When a government announcement as eagerly trailed as the Cabinet Office’s Sue Gray update arrives late, it does more than frustrate those hacks who have spent the afternoon refreshing Parliament’s webpage. It suggests the person making it does not know what to do – especially when the eventual missive is as terse as that eventually delivered by our new Deputy Prime Minister.
We had been told to expect the report would be “explosive”. After all, this is an inquiry into the decision by Britain’s most famous civil servant – the former “most powerful woman in Britain”, semi-permanent secretary for ministerial morality, and spectre at Boris Johnson’s feast – to quit the Civil Service to be Keir Starmer’s Chief of Staff. Constitutional implications (and gossipy briefings) abound.
And yet Oliver Dowden informs us that “Ms Gray was given the opportunity to make representations as part of this process but chose not to do so”. The Cabinet Office was unable to criticise Gray for playing footsie with Labour for the simple reason that she refused to co-operate with their investigation. The former inquisitor has no interest in being inquired into.
Thus the facts around when Labour first approached her, what was discussed, and what the Government is likely to ask ACOBA – the body which will recommend how long Gray must wait until taking up the role – remain unclear. Nonetheless what might be most curious about the incident of Gray and the inquiry may be her doing nothing.
Labour say she is right not to do so, since the Cabinet Office’s investigation is a “political gimmick and we should wait for ACOBA (which is, nominally, an independent body). It has been reported that Gray has handed over all the information about when she spoke to Labour and about what to them. It’s almost like a leading lawyer has advised her not to cooperate.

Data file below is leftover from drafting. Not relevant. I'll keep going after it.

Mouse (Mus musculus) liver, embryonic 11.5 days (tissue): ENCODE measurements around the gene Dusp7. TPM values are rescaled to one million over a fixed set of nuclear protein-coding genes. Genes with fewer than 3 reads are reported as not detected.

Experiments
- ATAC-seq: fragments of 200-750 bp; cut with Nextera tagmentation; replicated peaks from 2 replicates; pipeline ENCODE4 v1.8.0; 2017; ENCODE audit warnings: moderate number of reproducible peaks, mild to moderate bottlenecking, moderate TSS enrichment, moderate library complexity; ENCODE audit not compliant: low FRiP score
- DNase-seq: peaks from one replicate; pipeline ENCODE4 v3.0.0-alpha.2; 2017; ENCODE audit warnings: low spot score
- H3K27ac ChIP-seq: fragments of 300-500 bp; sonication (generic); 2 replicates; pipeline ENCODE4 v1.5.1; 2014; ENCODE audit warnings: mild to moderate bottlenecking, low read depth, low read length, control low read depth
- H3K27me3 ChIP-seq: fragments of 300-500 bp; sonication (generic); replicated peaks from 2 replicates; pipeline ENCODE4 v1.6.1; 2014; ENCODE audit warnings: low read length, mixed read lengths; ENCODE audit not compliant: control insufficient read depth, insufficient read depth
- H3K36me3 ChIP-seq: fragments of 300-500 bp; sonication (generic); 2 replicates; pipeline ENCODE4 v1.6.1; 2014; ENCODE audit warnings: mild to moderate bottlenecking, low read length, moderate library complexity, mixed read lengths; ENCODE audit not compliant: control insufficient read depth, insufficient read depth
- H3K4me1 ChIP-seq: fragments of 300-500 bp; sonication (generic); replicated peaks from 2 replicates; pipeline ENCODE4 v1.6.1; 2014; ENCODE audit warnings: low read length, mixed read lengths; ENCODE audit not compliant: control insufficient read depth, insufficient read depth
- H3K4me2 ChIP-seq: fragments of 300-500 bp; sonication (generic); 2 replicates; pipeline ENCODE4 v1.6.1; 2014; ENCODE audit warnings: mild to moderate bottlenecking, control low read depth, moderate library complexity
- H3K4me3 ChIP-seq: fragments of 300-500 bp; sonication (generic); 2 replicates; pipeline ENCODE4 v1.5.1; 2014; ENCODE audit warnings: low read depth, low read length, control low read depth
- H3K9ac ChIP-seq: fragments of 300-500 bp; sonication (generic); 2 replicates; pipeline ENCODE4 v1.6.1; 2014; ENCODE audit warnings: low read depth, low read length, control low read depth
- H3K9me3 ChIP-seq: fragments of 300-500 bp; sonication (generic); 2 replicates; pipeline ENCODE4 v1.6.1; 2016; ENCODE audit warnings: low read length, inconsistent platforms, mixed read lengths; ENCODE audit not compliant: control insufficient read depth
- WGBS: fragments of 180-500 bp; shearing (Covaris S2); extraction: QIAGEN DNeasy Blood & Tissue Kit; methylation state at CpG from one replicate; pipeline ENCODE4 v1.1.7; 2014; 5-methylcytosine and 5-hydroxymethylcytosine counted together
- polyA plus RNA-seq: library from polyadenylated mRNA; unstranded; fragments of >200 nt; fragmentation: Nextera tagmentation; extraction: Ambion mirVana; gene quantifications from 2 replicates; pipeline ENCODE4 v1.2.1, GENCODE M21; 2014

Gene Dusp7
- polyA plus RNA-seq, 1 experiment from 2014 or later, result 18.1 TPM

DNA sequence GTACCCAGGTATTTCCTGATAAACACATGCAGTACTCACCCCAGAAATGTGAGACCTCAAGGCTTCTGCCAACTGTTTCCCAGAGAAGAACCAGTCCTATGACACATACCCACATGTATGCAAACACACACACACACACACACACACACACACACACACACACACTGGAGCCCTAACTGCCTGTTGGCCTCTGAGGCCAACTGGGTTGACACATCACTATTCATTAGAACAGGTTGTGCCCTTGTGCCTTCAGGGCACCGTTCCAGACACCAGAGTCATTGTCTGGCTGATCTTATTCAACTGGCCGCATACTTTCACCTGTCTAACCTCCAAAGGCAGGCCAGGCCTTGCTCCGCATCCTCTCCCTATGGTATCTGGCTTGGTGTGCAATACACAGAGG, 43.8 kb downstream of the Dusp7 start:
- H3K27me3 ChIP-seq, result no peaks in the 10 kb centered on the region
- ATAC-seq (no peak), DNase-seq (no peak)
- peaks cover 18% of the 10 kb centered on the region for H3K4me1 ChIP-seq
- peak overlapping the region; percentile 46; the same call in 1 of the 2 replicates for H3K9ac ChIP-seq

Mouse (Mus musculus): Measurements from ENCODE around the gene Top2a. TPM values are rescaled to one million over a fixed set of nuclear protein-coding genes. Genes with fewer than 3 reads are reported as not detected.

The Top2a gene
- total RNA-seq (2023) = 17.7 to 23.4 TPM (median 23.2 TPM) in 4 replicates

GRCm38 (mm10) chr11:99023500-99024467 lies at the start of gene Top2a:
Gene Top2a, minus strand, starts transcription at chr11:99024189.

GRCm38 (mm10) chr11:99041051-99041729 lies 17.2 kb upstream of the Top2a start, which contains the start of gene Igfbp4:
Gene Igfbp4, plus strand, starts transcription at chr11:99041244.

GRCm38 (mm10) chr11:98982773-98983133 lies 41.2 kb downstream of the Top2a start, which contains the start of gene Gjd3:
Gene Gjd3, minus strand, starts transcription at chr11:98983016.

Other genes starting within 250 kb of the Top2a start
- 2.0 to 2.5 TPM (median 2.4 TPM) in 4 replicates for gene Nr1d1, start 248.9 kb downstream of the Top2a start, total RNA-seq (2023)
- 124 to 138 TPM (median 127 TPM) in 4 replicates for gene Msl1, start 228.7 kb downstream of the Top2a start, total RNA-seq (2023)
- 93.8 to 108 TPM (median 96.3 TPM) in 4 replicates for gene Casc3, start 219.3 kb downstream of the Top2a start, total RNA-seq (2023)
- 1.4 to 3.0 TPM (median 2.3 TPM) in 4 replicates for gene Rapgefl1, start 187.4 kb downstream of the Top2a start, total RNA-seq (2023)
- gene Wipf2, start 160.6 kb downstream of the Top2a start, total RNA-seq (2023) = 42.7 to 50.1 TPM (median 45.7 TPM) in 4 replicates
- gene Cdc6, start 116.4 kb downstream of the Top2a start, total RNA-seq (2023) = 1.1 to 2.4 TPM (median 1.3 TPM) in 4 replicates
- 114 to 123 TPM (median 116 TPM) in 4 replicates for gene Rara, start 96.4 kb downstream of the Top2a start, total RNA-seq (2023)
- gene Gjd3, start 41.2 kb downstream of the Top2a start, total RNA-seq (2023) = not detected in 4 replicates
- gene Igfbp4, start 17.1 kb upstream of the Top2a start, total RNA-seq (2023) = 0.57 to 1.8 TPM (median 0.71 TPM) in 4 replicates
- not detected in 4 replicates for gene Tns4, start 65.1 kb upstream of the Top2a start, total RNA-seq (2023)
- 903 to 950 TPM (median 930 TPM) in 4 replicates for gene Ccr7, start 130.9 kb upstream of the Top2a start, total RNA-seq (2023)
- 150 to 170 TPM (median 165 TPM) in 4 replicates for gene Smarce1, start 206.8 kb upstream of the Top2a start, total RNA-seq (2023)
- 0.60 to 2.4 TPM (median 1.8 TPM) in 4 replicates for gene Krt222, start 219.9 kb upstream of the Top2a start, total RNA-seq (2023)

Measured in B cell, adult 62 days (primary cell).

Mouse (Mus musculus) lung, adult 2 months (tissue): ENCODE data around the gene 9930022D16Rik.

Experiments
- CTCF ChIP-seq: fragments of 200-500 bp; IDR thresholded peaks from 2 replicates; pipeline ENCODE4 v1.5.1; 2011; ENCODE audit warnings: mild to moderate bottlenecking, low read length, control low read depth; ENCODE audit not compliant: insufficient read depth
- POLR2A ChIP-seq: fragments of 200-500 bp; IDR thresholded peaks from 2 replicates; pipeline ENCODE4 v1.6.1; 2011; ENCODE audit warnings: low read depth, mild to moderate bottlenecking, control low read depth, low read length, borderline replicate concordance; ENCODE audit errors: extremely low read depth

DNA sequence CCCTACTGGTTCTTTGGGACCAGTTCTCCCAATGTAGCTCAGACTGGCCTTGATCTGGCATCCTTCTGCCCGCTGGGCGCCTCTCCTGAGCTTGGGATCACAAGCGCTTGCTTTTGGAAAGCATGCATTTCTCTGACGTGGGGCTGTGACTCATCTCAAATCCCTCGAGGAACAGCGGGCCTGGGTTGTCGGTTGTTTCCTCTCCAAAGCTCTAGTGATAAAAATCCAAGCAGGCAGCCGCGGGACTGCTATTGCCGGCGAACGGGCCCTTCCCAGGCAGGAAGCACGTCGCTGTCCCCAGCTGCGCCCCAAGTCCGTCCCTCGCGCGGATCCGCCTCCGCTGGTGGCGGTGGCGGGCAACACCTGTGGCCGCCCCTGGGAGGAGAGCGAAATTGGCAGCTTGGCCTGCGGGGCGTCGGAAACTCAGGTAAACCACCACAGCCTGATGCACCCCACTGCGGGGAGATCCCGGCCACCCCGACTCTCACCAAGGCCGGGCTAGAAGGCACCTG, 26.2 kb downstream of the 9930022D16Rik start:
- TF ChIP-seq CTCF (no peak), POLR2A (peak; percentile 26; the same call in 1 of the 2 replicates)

The suggestion is also that the Government lost its nerve – or, more specifically, that Simon Case bottled it. With the Government’s report suggesting that Sue Gray had broken the rules, Case was reportedly concerned about setting a precedent about senior officials facing an investigation once they had left the Civil Service. Is this tittle-tattle at his expense?
Leaving that aside, it appears that lawyers have become involved. Hence the frequent references to the Government’s “duty of care” and “duty of confidentiality” in many of today’s write-ups. Gray has reportedly resigned from the Civil Service. Whether her “gardening leave” is up or not remains unclear. So is the question of whether she will need to find some bar-tending work before joining Labour.
The implication of what has appeared in the papers and the tone of Dowden’s statement is that ministers do believe Gray broke the Civil Service code in speaking to Labour, and that they will suggest to ACOBA that their findings suggest she deserves as long a cooling off period they as they can recommend. The lengthiest suspension possible is two years.
With a general election due any time before January 2025, that suggests the possibility of Gray being unable to work with Labour in the run up to, or even after, their transition to government. That raises obvious questions about Starmer’s judgement. Hiring Gray might be a lark. But why make all this fuss for the Queen of the Blob if she can’t actually work for you when you need her?
I don’t imagine swing voters Stockton or Peterborough will make their decisions based on Starmer poaching the Second Permanent Secretary of the Department of Levelling-Up to be his Chief of Staff. But it does highlight a basic truth about Starmer. Behind the flip-flops, u-turns, and scepticism about biology lies a quite boring middle-aged man who just isn’t very good at politics.
The appointment also raises doubts about the civil service and its impartiality. In her previous role, Gray would naturally have been suspicious of the motives of someone who did not co-operate with an inquiry. Her lack of honesty to the Cabinet Office – even if well within her rights – will only fuel the idea that she had something to hide.
If she did breach the civil service code by speaking to the Opposition without ministerial authorization, it will do further damage to the relationship between the Conservative Party and a civil service that many believe is, consciously or not, hostile to the Government’s agenda. Not to say she conspired against Johnson: don’t forget, her Partygate report swerved the most suspicious-sounding gatherings.
Whether that works in Labour’s favour won’t become clear until Gray actually starts working for them – whenever ACOBA eventually recommends that should be.